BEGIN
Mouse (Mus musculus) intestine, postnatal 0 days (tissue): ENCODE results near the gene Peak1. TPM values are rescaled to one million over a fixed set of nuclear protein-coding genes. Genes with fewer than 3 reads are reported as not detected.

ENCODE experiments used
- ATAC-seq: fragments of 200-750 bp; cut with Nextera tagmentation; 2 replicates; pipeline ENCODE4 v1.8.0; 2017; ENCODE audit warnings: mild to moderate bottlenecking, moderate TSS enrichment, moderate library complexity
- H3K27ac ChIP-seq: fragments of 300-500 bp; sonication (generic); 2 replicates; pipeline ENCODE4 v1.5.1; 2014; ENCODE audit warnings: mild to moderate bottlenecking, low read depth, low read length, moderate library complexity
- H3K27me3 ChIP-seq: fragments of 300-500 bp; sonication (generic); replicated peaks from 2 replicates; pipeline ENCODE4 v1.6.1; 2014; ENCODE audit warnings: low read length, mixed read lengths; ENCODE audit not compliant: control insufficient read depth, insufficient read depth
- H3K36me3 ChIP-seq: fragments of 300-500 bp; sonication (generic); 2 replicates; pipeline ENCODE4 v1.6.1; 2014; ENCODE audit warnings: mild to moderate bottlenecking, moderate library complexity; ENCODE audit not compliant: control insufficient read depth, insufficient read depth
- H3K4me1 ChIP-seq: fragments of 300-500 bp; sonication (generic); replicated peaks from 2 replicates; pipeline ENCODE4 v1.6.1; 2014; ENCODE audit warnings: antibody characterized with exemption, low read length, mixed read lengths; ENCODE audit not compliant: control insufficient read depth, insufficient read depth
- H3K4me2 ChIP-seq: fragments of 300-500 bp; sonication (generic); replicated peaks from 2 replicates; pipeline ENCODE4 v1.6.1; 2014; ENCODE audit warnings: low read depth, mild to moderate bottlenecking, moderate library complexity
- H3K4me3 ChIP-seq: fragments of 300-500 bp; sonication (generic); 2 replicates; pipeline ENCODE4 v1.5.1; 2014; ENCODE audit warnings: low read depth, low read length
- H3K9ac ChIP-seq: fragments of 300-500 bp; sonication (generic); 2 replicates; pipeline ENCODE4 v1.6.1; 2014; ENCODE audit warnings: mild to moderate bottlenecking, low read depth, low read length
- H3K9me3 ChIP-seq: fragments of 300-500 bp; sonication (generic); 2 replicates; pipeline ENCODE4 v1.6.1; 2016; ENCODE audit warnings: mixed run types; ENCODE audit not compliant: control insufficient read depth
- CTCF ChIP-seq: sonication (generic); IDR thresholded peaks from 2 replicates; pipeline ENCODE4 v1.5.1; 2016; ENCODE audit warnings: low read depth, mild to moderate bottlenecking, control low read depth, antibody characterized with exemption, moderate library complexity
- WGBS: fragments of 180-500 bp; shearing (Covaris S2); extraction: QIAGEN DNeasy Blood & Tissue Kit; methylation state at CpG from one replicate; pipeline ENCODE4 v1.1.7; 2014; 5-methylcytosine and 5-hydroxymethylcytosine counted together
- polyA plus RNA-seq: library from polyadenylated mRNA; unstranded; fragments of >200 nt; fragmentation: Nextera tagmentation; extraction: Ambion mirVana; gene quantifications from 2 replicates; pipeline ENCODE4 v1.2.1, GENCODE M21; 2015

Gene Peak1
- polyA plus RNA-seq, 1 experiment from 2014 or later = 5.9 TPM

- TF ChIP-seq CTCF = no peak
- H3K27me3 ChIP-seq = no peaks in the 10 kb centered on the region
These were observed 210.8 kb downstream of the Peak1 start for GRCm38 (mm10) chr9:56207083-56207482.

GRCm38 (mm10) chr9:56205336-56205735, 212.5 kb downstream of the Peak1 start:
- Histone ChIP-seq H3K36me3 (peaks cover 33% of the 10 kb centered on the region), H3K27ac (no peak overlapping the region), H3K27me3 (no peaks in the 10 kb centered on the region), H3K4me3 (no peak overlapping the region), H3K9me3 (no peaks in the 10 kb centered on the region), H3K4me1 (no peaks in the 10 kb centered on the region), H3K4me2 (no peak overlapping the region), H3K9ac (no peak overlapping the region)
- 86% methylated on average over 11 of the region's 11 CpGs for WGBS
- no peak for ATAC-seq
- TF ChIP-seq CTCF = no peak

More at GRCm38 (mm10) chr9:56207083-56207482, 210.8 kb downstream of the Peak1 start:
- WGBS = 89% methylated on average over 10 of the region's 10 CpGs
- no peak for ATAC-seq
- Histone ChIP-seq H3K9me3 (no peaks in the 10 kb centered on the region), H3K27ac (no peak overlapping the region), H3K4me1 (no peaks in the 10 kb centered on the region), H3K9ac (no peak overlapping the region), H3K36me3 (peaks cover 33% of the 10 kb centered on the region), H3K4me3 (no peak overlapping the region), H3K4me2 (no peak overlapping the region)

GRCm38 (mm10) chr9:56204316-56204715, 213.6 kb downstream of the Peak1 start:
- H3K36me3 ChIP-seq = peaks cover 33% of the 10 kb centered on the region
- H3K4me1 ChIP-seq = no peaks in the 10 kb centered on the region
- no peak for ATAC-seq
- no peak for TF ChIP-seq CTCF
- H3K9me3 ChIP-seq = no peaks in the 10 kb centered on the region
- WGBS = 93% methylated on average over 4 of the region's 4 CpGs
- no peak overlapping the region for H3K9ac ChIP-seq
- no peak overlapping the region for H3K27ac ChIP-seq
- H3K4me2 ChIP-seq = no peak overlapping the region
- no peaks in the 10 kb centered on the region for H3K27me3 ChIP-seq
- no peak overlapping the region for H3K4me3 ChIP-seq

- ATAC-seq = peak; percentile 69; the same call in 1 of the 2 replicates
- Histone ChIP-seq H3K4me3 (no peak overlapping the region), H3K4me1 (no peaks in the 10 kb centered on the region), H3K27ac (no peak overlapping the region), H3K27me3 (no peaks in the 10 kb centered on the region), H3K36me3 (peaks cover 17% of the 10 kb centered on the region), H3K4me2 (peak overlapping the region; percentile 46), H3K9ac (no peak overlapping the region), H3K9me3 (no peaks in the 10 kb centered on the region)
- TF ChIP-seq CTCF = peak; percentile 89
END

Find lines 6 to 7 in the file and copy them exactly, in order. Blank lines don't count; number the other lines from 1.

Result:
- H3K36me3 ChIP-seq: fragments of 300-500 bp; sonication (generic); 2 replicates; pipeline ENCODE4 v1.6.1; 2014; ENCODE audit warnings: mild to moderate bottlenecking, moderate library complexity; ENCODE audit not compliant: control insufficient read depth, insufficient read depth
- H3K4me1 ChIP-seq: fragments of 300-500 bp; sonication (generic); replicated peaks from 2 replicates; pipeline ENCODE4 v1.6.1; 2014; ENCODE audit warnings: antibody characterized with exemption, low read length, mixed read lengths; ENCODE audit not compliant: control insufficient read depth, insufficient read depth